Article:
Do geographic differences or socioeconomic disparities affect survival in sinonasal squamous cell carcinoma?

Albert H. Zhou, Sei Y. Chung, Varesh R. Patel, Aykut A Unsal, Wayne D. Hsueh, Soly Baredes, Jean Anderson Eloy

Research output: Contribution to journalArticle

3 Citations (Scopus)

Abstract

Background: Squamous cell carcinoma (SCC) is the most common malignancy in the sinonasal tract. We present the first population-based analysis that examines geographic differences in demographic and clinical characteristics, socioeconomic factors, treatment modality, and disease-specific survival (DSS) of this entity. Methods: All cases of sinonasal squamous cell carcinoma (SNSCC) were queried using the U.S. Surveillance, Epidemiology, and End Results (SEER) registry from 1973 to 2013. Patients were stratified by geographic location and characteristics such as demographics (age, gender, race, metropolitan/nonmetropolitan status, and income), stage at diagnosis, and treatment modality. Survival data were generated using Kaplan-Meier regression analysis. Results: In total, 6094 patients were identified; 15.3% were from the East, 16.3% from the Midwest, 19.3% from the South, and 49.1% from the West. Patients from the South were younger (p < 0.001). The South had the highest proportion of patients who were black (p < 0.001), lived in nonmetropolitan areas (p < 0.001), and presented with localized disease (p < 0.001). Southern patients also had the lowest median income (p < 0.05), and were least likely to be treated with both surgery and radiotherapy (p < 0.001). The South exhibited the lowest 20-year DSS compared to all other regions (p < 0.001). Conclusion: SNSCC patients from the South had the poorest long-term DSS, despite being most likely to present with localized disease. The South had the highest proportion of patients who were black, resided in rural or urban towns, had the lowest median income, and did not receive standard combination therapy, compared to the East, Midwest, and West.

Original languageEnglish (US)
Pages (from-to)1195-1200
Number of pages6
JournalInternational Forum of Allergy and Rhinology
Volume7
Issue number12
DOIs
StatePublished - Dec 1 2017
Externally publishedYes

Fingerprint

Squamous Cell Carcinoma
Survival
Demography
Geographic Locations
Kaplan-Meier Estimate
Registries
Epidemiology
Radiotherapy
Therapeutics
Regression Analysis
Population
Neoplasms

Keywords

  • SEER
  • Surveillance, Epidemiology and End Results
  • disease-specific survival
  • population-based
  • region
  • sinonasal cancer
  • sinonasal squamous cell carcinoma
  • socioeconomic
  • squamous cell carcinoma
  • survival

ASJC Scopus subject areas

  • Immunology and Allergy
  • Otorhinolaryngology

Cite this

Zhou, A. H., Chung, S. Y., Patel, V. R., Unsal, A. A., Hsueh, W. D., Baredes, S., & Eloy, J. A. (2017). Do geographic differences or socioeconomic disparities affect survival in sinonasal squamous cell carcinoma? International Forum of Allergy and Rhinology, 7(12), 1195-1200. https://doi.org/10.1002/alr.22029

Do geographic differences or socioeconomic disparities affect survival in sinonasal squamous cell carcinoma? / Zhou, Albert H.; Chung, Sei Y.; Patel, Varesh R.; Unsal, Aykut A; Hsueh, Wayne D.; Baredes, Soly; Eloy, Jean Anderson.

In: International Forum of Allergy and Rhinology, Vol. 7, No. 12, 01.12.2017, p. 1195-1200.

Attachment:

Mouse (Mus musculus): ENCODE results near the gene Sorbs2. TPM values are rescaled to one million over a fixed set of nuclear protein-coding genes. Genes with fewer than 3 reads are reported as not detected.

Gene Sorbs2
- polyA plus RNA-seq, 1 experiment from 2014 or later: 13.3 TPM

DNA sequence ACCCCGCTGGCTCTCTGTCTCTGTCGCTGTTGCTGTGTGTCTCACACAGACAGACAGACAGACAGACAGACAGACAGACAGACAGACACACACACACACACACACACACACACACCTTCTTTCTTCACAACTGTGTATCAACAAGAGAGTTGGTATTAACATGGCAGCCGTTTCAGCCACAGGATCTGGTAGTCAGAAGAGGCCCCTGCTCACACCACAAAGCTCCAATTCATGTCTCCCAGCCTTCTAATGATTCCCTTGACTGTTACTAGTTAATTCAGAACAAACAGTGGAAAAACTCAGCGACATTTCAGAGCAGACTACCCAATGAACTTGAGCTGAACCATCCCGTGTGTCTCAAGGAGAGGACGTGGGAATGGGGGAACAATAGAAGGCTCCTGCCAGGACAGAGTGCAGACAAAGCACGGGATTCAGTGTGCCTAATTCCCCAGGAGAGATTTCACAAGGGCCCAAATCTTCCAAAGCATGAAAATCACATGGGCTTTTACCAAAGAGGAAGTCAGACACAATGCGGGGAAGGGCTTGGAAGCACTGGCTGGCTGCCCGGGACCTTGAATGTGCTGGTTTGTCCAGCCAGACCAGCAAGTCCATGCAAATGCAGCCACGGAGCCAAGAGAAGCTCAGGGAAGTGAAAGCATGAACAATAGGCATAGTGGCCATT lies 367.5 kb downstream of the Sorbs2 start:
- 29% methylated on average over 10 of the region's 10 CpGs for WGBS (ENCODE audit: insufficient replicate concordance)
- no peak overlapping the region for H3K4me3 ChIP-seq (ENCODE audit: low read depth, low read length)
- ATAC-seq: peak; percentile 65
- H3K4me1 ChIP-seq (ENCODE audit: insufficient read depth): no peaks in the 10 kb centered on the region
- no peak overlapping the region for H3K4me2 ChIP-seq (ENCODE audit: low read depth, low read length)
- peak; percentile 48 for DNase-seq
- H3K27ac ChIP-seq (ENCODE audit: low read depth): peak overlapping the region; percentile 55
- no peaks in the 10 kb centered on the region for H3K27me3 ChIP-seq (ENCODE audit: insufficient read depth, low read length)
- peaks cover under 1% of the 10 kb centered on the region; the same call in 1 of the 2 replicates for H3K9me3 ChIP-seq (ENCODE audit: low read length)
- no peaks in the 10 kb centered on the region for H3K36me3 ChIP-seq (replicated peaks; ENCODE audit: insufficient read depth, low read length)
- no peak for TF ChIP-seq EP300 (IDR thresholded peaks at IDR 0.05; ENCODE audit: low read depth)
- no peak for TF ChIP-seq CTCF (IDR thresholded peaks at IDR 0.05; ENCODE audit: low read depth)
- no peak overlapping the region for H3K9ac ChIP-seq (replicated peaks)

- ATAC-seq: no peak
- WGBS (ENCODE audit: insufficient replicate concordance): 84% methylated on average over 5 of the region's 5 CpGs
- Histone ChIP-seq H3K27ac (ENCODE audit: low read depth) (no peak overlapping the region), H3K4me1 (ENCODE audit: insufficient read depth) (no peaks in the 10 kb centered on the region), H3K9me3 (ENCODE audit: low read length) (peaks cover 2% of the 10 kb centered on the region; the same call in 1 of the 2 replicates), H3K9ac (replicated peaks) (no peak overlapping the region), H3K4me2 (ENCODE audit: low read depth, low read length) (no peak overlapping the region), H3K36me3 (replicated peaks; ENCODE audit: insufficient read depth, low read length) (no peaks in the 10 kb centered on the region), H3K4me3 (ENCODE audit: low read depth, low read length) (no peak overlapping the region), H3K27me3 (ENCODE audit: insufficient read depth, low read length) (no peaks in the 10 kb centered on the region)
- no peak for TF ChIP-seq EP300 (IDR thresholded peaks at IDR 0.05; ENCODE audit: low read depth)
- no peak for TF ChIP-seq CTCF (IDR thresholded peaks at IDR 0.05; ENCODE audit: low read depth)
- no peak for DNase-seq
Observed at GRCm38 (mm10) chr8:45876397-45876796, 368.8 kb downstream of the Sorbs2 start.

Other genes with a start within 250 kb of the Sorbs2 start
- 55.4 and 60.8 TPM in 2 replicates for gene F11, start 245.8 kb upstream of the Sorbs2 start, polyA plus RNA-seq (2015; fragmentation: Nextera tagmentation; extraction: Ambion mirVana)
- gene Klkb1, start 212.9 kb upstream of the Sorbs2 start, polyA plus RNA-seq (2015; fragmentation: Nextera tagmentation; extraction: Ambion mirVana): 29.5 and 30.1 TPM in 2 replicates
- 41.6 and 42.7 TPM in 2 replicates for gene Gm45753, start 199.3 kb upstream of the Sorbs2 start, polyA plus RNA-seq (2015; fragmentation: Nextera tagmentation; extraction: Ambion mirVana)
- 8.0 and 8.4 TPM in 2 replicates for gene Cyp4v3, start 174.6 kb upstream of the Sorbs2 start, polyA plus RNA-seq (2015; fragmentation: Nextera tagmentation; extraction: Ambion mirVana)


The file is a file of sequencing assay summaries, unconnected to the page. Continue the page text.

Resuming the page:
Research output: Contribution to journalArticle

Zhou, Albert H. ; Chung, Sei Y. ; Patel, Varesh R. ; Unsal, Aykut A ; Hsueh, Wayne D. ; Baredes, Soly ; Eloy, Jean Anderson. / Do geographic differences or socioeconomic disparities affect survival in sinonasal squamous cell carcinoma?. In: International Forum of Allergy and Rhinology. 2017 ; Vol. 7, No. 12. pp. 1195-1200.
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abstract = "Background: Squamous cell carcinoma (SCC) is the most common malignancy in the sinonasal tract. We present the first population-based analysis that examines geographic differences in demographic and clinical characteristics, socioeconomic factors, treatment modality, and disease-specific survival (DSS) of this entity. Methods: All cases of sinonasal squamous cell carcinoma (SNSCC) were queried using the U.S. Surveillance, Epidemiology, and End Results (SEER) registry from 1973 to 2013. Patients were stratified by geographic location and characteristics such as demographics (age, gender, race, metropolitan/nonmetropolitan status, and income), stage at diagnosis, and treatment modality. Survival data were generated using Kaplan-Meier regression analysis. Results: In total, 6094 patients were identified; 15.3{\%} were from the East, 16.3{\%} from the Midwest, 19.3{\%} from the South, and 49.1{\%} from the West. Patients from the South were younger (p < 0.001). The South had the highest proportion of patients who were black (p < 0.001), lived in nonmetropolitan areas (p < 0.001), and presented with localized disease (p < 0.001). Southern patients also had the lowest median income (p < 0.05), and were least likely to be treated with both surgery and radiotherapy (p < 0.001). The South exhibited the lowest 20-year DSS compared to all other regions (p < 0.001). Conclusion: SNSCC patients from the South had the poorest long-term DSS, despite being most likely to present with localized disease. The South had the highest proportion of patients who were black, resided in rural or urban towns, had the lowest median income, and did not receive standard combination therapy, compared to the East, Midwest, and West.",